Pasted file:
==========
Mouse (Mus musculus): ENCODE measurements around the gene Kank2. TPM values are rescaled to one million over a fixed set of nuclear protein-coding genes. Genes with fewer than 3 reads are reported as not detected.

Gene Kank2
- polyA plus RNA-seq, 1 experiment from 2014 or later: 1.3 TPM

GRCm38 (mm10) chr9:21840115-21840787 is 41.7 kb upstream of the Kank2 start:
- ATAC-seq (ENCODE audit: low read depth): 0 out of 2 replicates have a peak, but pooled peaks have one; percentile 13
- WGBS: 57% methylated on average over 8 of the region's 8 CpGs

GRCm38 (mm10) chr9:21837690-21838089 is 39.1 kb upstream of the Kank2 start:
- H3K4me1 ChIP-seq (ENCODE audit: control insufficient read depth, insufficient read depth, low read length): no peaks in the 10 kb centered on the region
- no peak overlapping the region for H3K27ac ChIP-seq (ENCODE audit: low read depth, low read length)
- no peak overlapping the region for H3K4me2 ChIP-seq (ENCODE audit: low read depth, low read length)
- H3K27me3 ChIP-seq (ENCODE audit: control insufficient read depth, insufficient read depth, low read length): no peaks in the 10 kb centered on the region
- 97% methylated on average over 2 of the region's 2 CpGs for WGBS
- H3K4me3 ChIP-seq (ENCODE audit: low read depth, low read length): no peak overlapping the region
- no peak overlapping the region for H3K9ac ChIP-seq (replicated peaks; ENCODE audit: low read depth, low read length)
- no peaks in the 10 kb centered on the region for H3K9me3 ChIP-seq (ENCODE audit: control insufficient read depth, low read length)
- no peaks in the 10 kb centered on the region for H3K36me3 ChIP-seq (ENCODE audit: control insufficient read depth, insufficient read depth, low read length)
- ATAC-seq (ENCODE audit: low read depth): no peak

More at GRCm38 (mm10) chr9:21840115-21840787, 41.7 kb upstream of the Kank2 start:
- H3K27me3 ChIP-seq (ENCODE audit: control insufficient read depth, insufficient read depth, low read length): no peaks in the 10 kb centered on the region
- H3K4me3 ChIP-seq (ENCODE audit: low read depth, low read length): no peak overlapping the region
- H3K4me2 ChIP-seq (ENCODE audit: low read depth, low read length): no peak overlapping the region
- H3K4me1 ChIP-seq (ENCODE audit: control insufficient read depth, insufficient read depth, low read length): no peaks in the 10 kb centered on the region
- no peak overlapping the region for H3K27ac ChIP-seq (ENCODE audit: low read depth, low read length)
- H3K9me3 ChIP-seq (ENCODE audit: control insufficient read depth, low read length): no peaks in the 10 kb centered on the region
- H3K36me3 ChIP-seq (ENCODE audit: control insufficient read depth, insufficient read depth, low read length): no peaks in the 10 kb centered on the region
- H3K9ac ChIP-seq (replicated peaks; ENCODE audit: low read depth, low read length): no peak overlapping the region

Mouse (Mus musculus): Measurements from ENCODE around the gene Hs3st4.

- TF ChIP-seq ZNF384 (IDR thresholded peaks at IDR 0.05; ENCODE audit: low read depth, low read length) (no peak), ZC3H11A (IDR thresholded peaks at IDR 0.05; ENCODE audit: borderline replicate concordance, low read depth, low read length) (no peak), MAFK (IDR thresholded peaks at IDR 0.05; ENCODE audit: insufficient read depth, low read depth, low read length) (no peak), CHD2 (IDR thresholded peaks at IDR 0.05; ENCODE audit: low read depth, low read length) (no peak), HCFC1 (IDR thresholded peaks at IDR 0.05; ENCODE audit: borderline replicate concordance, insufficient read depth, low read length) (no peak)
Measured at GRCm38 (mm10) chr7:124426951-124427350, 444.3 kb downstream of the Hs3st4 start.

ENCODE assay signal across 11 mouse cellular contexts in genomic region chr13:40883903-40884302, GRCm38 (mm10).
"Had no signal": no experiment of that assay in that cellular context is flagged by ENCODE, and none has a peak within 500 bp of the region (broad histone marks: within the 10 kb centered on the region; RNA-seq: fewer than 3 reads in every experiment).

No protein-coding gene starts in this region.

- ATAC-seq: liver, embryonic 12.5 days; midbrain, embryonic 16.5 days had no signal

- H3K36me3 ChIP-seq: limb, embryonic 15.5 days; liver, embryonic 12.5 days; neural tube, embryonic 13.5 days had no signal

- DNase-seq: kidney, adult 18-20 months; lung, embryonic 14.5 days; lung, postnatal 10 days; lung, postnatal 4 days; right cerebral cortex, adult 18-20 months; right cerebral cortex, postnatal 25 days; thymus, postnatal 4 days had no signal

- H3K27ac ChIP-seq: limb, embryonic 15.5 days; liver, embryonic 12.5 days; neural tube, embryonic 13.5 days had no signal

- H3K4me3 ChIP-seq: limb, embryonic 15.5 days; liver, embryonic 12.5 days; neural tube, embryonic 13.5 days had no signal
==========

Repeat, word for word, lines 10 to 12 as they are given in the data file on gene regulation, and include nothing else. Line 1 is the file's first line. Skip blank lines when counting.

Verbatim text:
- no peak overlapping the region for H3K4me2 ChIP-seq (ENCODE audit: low read depth, low read length)
- H3K27me3 ChIP-seq (ENCODE audit: control insufficient read depth, insufficient read depth, low read length): no peaks in the 10 kb centered on the region
- 97% methylated on average over 2 of the region's 2 CpGs for WGBS